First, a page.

Dear Mr. Berko: When my dad passed away last month, he had a CEC Entertainment Inc. bond among his effects. I can't find any record showing its value. It's a $10,000 bond that comes due in February 2022, with an 8 percent interest rate. The only CEC I can find is a company that does building inspections, engineering work and surveying. The stockbroker I called has never heard of it and thinks it's worthless. What can you tell me about this company, and why would my dad buy this bond?
— CL, Joliet, Ill.
Dear CL: I can tell you that this broker should return to his original job as a lineman at the roach paste factory. CEC Entertainment is the parent company of Chuck E. Cheese's family restaurants, which are alive and well. CEC Entertainment was acquired by Apollo Global Management (APO-$34.75) in 2014 and stopped trading on the Big Board. I'm often a kid at heart, and I've had some rockin' good times at Chuck E. Cheese's. And I know that most normal kids still do. However, I don't know why your dad had that bond. Perhaps his waiter at Chuck E. Cheese's was a stockbroker during the day.
Some dozen-plus years ago, when one of my granddaughters had her 11th birthday, I rented a big bus with a Michael Jackson look-alike entertainer, and our driver took her, with a group of 23, to Chuck E. Cheese's. What a hoot! Everything – all the games and pizza – was on my nickel. The kids had a smashing blast. The games and prizes were screaming fun. The noise, near rock band level, and the pizzas were as good as you could want them to be. Even I had a royal blast – that is, until I was given the bill from the party planner I had hired. I nearly fainted over the pepperonis. All told, the birthday party's cost came to $66.43 per chum. We ate lotsa pizza, and we played lotsa games. I had a few drinks, and I may have overtipped.
Chuck E. Cheese's first location opened in May 1977 in San Jose, California. Interestingly, the CEC concept was created by Nolan Bushnell, the co-founder of Atari. From the time of the company's inception to today, one of the main attractions to the restaurants has been their arcade ambiance. Bushnell Corp. (which makes some of the best rifle optics) is responsible for CEC's delightful menagerie of games. CEC was the first restaurant to integrate food, arcade games, animated entertainment, amusement rides and animatronic displays as a focus of family entertainment. The various distinctive brass tokens used by the company have become collectors' items. Subsequently, these tokens have been replaced at participating locations by a card called a "Play Pass."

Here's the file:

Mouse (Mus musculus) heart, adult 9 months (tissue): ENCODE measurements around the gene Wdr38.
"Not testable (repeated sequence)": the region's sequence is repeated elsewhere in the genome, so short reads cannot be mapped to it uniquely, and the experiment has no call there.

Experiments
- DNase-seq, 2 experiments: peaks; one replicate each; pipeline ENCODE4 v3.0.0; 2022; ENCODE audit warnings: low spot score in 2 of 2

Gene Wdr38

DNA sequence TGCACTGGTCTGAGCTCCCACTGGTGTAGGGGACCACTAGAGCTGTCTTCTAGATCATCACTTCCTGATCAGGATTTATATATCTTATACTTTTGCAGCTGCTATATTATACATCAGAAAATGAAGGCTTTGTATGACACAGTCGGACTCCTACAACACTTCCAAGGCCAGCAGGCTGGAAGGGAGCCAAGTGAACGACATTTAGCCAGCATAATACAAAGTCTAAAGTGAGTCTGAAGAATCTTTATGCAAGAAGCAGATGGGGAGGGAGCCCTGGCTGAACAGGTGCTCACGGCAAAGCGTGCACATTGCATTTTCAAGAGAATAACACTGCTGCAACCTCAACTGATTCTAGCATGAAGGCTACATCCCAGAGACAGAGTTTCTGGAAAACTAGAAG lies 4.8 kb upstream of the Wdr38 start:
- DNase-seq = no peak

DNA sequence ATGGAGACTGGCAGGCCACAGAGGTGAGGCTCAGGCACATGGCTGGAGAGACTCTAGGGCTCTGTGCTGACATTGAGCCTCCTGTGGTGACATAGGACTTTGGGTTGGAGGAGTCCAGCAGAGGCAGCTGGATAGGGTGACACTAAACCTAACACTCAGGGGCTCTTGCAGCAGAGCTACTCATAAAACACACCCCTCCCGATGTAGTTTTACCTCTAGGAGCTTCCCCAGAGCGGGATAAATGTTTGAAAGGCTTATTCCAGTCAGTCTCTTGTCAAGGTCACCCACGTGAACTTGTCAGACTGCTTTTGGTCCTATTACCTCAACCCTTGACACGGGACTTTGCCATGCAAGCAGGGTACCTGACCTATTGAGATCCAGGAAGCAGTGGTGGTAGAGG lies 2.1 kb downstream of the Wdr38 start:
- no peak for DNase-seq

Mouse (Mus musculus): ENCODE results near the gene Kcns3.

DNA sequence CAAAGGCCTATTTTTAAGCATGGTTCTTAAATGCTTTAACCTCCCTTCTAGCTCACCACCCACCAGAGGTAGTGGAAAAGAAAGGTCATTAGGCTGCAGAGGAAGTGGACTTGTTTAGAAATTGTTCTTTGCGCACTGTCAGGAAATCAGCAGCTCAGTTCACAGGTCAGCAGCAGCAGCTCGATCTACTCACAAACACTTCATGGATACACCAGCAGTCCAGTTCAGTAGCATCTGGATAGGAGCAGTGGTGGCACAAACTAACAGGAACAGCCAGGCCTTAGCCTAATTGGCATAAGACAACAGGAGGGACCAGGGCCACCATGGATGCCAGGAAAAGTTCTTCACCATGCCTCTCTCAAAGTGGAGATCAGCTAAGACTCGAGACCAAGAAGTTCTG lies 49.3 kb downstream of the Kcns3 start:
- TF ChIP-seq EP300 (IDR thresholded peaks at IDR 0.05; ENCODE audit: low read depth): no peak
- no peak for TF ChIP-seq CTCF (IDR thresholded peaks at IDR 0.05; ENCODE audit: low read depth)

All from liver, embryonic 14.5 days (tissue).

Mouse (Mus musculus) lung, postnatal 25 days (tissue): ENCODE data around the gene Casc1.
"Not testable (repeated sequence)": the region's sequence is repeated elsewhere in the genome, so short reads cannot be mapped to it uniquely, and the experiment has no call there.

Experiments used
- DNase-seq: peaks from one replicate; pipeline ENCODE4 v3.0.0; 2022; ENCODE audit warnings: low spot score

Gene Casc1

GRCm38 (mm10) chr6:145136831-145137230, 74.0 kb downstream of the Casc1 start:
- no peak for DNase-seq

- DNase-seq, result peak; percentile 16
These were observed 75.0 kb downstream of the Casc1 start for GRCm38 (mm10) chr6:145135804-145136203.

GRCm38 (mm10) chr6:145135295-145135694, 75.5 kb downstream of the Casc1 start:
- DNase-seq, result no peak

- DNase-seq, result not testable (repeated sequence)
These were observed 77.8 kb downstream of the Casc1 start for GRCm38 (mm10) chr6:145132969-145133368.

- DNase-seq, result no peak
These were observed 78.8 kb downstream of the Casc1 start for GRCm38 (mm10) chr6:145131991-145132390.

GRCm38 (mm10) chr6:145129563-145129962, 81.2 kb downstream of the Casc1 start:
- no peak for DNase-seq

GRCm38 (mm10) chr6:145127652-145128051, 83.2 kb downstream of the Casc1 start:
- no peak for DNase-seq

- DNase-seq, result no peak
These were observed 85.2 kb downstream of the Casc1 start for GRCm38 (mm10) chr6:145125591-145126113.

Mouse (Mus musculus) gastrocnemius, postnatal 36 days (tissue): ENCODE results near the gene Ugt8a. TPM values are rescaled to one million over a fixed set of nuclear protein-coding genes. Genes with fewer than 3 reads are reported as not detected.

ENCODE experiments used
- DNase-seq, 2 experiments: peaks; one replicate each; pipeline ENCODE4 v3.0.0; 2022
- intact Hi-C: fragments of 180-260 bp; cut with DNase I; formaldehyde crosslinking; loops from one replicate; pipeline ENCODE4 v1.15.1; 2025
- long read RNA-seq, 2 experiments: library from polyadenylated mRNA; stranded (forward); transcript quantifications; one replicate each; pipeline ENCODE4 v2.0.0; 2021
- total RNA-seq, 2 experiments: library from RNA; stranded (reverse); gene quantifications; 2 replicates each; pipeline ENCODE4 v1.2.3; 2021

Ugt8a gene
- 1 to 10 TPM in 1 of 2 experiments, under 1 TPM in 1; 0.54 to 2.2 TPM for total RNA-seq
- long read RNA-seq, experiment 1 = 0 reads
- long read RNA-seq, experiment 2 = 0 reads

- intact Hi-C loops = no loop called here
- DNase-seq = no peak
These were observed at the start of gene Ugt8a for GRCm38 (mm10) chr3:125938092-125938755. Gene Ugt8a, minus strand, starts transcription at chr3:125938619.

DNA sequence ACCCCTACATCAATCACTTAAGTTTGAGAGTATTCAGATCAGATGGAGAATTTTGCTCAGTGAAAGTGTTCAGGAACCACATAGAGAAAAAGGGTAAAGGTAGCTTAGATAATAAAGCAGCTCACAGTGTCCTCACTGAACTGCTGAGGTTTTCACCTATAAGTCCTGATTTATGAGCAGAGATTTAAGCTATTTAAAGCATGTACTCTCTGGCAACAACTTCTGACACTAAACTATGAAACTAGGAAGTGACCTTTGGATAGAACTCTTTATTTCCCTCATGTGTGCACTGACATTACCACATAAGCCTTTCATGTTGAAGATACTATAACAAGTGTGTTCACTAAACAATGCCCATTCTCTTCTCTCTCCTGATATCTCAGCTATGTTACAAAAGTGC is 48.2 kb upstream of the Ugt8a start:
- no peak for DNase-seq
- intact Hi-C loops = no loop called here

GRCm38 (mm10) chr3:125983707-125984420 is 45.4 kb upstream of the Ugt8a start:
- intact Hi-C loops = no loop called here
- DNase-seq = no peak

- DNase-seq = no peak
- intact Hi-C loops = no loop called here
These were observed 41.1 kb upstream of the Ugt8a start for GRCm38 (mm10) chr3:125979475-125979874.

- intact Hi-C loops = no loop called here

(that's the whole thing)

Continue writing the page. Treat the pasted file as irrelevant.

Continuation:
When APO decided to acquire the 577-unit family dining and entertainment company in 2014, it offered $54 a share, or $950 million, and CEC became a privately held, wholly owned subsidiary of APO. CEC Entertainment, headquartered in Irving, Texas, now has 608 Chuck E. Cheese's venues and 149 Peter Piper Pizza locations and over 17,000 employees. Its restaurants serve thousands of pizzas every day and have expanded their menus to include wings, subs, wraps, platters, salads and gluten-free options.
APO may take CEC Entertainment public in the next few years. And because revenues and earnings are significantly higher, the APO people should at least triple their investment with an initial public offering. Meanwhile, your $10,000 8 percent bond is junk, rated CCC. It has a market value of about $9,000 and pays $400 interest twice a year, on Feb. 15 and July 15. You will get seven more of these $400 checks. The last interest check will be Feb. 15, 2022, and you'll also get a redemption check for $10,000, so everything will be peaches and gravy.
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